Daniel Casali, Chief Investment Strategist at Tilney Smith & Williamson, the wealth management and professional services group, comments on UK October CPI inflation data:
UK October annual CPI inflation came in at 4.2% (consensus: +3.9), the highest rate for a decade, against 3.1% in September. The underlying core CPI inflation (excluding energy, food, alcohol and tobacco) was 3.4% (consensus: 3.1%) versus 2.9% previously. Annual CPIH inflation (including housing costs) rose 3.8% (consensus: 3.6%) versus 2.9% in September.
Inflation was generally lifted higher last month following a confluence of factors, including; i) a 12% rise in the Ofgem (the electricity regulator) utility price cap on 1 October; ii) rising petrol prices; iii) a partial reversal of VAT cuts in the hospitality sector, where costs may be passed on to customers; iv) increased global cost pressures from supply chain disruption, as evidenced in higher used car prices and v); a low base from the covid-related slowdown last year.
Given the momentum behind the price data and strengthening private demand, the risk of a higher future inflation rate remains tilted to the upside, and particularly as firms have room to raise prices as sectors are reopened. For instance, the CBI October survey of Small and Medium Enterprises showed that a record 59% net balance of respondents were raising average selling prices over those that were lowering prices.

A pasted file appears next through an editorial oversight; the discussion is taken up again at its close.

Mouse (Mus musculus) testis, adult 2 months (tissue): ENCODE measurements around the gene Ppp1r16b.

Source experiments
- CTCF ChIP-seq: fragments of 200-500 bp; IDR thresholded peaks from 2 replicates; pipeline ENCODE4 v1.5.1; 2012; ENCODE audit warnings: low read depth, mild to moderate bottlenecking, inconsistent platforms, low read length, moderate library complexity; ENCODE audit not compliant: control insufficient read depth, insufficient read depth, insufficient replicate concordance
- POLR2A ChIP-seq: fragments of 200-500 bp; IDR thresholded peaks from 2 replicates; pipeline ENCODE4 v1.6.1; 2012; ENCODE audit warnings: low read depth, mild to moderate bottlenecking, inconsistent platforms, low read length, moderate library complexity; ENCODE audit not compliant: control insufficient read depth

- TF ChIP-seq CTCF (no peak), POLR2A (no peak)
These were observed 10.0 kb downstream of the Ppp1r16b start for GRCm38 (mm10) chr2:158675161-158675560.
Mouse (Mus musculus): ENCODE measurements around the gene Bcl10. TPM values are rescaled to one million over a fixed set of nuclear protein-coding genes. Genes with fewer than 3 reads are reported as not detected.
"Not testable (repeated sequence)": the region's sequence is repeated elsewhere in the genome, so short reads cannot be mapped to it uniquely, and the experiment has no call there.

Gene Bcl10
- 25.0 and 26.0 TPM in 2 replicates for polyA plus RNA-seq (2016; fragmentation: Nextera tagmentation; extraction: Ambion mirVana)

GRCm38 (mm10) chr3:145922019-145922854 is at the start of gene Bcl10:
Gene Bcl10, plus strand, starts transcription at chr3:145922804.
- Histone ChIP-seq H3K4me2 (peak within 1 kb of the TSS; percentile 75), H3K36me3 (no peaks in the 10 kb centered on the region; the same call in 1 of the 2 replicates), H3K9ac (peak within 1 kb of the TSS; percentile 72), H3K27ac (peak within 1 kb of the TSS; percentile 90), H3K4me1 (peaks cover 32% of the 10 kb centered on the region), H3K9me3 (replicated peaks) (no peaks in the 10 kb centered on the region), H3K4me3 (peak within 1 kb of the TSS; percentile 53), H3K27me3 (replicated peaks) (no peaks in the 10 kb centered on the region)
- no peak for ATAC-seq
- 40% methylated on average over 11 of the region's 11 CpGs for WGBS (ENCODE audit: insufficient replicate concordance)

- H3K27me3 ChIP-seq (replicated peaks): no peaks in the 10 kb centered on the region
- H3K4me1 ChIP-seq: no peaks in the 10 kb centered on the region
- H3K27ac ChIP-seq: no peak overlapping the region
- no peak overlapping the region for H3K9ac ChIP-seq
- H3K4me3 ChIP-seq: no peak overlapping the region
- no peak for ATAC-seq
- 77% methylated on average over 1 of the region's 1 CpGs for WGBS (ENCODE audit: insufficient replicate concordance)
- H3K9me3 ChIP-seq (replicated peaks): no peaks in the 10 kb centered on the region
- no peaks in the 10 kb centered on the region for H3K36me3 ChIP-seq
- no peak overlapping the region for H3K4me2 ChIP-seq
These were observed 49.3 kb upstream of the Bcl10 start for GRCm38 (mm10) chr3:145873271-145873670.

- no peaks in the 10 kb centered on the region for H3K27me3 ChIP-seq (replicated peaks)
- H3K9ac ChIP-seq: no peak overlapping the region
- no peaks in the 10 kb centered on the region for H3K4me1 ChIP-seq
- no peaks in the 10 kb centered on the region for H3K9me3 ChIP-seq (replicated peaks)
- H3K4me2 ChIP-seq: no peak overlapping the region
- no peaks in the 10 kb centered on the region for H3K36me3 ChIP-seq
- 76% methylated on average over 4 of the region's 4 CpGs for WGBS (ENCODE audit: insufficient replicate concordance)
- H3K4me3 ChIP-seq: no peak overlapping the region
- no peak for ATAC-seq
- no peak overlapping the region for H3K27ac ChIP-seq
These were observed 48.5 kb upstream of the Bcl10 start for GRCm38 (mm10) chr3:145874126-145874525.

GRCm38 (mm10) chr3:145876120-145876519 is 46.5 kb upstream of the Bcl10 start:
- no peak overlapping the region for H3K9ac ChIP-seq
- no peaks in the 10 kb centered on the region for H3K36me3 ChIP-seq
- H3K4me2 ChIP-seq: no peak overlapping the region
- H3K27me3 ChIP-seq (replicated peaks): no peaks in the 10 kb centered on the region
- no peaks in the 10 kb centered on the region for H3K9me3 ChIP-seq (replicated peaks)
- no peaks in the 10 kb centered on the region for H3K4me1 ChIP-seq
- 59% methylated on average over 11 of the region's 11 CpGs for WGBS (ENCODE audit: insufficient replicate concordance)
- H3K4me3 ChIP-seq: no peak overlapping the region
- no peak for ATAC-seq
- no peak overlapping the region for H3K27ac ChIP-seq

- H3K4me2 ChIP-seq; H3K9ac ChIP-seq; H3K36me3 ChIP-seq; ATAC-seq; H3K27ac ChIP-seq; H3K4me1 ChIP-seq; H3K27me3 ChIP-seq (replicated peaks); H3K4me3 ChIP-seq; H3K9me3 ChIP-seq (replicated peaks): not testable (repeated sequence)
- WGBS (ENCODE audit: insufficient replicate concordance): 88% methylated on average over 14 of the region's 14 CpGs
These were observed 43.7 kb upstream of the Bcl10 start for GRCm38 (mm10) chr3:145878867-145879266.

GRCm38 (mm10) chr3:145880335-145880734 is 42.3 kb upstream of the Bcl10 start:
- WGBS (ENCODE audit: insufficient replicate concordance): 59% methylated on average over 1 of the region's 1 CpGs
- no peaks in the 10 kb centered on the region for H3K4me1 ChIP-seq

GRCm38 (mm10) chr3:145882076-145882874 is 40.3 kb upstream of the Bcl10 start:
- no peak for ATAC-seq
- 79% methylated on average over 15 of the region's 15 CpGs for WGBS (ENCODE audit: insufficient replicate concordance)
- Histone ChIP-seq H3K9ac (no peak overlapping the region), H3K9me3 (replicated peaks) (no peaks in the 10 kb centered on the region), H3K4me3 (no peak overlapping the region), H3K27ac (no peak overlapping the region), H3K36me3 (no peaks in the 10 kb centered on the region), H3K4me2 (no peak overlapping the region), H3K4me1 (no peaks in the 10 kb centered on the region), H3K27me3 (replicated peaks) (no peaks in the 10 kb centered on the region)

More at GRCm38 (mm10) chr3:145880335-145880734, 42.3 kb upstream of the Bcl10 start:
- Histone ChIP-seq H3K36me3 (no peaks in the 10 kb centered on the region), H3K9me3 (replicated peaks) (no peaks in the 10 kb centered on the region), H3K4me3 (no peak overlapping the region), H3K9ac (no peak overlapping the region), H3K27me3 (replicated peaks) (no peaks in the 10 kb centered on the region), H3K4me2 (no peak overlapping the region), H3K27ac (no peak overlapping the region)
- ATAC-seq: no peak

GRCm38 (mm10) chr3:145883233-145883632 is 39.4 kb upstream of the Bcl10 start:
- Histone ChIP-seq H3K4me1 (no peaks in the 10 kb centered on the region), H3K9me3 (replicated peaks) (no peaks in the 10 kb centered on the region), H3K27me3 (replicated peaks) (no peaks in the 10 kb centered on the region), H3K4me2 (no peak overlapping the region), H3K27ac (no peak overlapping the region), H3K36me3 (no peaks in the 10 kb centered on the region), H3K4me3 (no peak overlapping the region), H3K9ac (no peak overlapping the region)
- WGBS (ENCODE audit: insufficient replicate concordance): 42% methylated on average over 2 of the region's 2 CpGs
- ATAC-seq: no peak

Following the relatively healthy labour data out on Tuesday, today’s inflation release will increase the pressure on the Bank of England (BOE) to finally raise interest rates. The BOE will be aware that when it failed to raise interest rates at its 4 November meeting it weakened sterling and created another source of inflation through higher import prices. The BOE may be reluctant to make the same mistake again when the Monetary Policy Committee meets next on 16 December.
Aside from the uncertainty over whether the UK will trigger Article 16 of the Northern Ireland Protocol and sour relations with the EU, the labour and inflation data should at least limit sterling downside against major currencies somewhat. Moreover, the macro backdrop remains conducive for UK equities over bonds.
First, equities look cheap relative to bonds. The UK overall stock market dividend yield from Datastream is 3.3%. This is an historically high 2.3% point premium over 10-year Gilt yield, implying stocks trade at a sizeable discount to bonds.
Second, the IMF updated its projections in October to forecast UK real GDP (a rough indicator of revenue growth) to expand by healthy 5.0% in 2022 after a strong 6.8% expected rebound in 2021 from covid-related lockdowns the previous year.
Third, there is little evidence that company profit margins are being eroded by rising input costs (raw materials and wages). The UK MSCI forward profit margin (as a % of sales) has continued to trend upwards since troughing in June 2020 to reach 10.6% currently, its highest ratio in 14 years. The combination of strong output growth and high profit margins supports company earnings and underpins UK equities.